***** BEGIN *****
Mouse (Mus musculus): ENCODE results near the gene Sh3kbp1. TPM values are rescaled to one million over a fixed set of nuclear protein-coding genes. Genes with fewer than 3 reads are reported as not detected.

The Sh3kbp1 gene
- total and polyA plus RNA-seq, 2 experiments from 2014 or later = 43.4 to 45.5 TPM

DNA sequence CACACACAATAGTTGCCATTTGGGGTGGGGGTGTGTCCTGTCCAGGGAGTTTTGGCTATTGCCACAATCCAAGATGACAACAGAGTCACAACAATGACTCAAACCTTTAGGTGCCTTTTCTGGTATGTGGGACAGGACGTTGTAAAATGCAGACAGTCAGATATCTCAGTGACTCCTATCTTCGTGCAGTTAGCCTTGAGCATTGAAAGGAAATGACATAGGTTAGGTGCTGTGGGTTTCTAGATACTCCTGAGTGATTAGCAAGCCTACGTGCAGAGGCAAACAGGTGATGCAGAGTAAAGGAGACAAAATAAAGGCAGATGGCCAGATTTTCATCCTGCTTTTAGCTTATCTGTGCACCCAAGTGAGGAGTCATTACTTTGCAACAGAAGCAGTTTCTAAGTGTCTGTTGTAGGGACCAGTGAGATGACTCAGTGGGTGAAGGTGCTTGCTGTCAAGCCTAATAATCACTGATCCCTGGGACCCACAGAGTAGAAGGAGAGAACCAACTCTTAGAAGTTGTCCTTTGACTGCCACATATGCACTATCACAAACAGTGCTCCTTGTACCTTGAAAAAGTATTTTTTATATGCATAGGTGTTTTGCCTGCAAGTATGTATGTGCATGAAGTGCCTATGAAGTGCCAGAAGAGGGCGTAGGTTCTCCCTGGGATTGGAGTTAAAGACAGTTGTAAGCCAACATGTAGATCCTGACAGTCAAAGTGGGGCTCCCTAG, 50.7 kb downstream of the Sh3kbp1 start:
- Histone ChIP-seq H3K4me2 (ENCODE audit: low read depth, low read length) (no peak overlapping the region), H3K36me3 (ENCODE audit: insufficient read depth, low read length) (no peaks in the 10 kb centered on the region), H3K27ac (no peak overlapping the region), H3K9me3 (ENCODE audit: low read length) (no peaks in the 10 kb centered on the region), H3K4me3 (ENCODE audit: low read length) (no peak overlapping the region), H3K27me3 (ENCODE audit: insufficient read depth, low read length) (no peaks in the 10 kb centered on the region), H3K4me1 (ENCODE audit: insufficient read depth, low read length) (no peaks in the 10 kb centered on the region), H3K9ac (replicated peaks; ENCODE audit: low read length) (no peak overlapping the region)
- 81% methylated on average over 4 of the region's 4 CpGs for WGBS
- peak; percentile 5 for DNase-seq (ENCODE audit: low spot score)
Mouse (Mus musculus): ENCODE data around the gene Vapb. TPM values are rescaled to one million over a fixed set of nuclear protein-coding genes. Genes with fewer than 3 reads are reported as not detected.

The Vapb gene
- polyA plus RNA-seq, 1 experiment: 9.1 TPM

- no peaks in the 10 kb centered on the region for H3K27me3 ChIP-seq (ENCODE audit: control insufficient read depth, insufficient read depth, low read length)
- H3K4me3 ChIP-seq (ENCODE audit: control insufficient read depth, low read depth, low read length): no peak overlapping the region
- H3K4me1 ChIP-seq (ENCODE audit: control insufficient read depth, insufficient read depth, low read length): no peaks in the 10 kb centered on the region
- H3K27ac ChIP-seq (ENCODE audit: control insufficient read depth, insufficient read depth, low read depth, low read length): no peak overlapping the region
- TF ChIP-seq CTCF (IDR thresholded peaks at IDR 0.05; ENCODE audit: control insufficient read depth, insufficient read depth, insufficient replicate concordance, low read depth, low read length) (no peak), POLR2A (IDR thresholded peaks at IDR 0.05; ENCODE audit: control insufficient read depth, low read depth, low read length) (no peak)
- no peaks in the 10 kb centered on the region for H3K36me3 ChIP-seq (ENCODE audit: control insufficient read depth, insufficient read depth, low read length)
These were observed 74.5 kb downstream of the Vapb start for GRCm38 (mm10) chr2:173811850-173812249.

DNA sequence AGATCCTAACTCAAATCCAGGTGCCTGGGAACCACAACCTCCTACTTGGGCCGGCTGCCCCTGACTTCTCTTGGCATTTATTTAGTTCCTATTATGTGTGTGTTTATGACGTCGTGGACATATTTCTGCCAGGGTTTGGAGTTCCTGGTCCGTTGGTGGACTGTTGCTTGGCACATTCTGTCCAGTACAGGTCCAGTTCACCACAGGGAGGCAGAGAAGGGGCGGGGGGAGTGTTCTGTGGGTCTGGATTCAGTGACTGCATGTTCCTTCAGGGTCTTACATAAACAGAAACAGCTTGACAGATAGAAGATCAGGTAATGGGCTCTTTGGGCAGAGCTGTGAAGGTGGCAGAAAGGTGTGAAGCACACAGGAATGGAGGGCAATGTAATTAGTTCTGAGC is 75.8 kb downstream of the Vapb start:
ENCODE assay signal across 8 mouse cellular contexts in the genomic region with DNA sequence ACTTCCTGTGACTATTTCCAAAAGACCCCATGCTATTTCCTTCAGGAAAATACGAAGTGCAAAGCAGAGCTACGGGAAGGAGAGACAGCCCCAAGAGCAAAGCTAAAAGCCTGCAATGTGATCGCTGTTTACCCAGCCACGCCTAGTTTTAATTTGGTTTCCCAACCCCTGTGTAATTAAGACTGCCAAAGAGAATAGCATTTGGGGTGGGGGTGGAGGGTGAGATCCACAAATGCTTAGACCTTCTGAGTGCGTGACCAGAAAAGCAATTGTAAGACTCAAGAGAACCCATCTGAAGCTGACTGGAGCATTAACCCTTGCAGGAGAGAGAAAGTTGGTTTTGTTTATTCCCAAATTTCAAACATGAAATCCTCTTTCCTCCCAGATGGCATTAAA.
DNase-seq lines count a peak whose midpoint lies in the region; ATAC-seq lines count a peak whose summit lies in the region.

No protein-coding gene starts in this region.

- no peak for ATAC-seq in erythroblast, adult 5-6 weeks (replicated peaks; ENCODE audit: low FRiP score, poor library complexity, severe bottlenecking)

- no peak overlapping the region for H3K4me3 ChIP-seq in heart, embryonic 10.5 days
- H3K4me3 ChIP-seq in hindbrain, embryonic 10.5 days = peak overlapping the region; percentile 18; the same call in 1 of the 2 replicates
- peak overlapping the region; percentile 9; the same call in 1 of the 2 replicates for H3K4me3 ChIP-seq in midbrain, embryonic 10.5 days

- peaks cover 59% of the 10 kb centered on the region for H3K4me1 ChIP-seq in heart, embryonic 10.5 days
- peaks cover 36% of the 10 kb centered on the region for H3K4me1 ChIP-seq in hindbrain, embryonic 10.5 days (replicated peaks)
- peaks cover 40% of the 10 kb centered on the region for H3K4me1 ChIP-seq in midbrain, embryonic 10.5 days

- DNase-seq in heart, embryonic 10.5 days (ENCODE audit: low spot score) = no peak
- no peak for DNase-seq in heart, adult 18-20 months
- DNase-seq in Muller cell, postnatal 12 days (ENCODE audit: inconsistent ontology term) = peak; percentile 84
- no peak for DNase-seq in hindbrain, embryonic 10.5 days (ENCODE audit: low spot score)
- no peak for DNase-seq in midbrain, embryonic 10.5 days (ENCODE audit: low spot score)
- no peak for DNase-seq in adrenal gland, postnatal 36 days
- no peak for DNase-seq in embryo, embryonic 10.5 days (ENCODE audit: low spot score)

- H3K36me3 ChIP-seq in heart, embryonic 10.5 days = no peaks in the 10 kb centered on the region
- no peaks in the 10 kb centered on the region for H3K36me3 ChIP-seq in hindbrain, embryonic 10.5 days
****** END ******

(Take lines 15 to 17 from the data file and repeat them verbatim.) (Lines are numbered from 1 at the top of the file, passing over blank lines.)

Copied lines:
- TF ChIP-seq CTCF (IDR thresholded peaks at IDR 0.05; ENCODE audit: control insufficient read depth, insufficient read depth, insufficient replicate concordance, low read depth, low read length) (no peak), POLR2A (IDR thresholded peaks at IDR 0.05; ENCODE audit: control insufficient read depth, low read depth, low read length) (no peak)
- no peaks in the 10 kb centered on the region for H3K36me3 ChIP-seq (ENCODE audit: control insufficient read depth, insufficient read depth, low read length)
These were observed 74.5 kb downstream of the Vapb start for GRCm38 (mm10) chr2:173811850-173812249.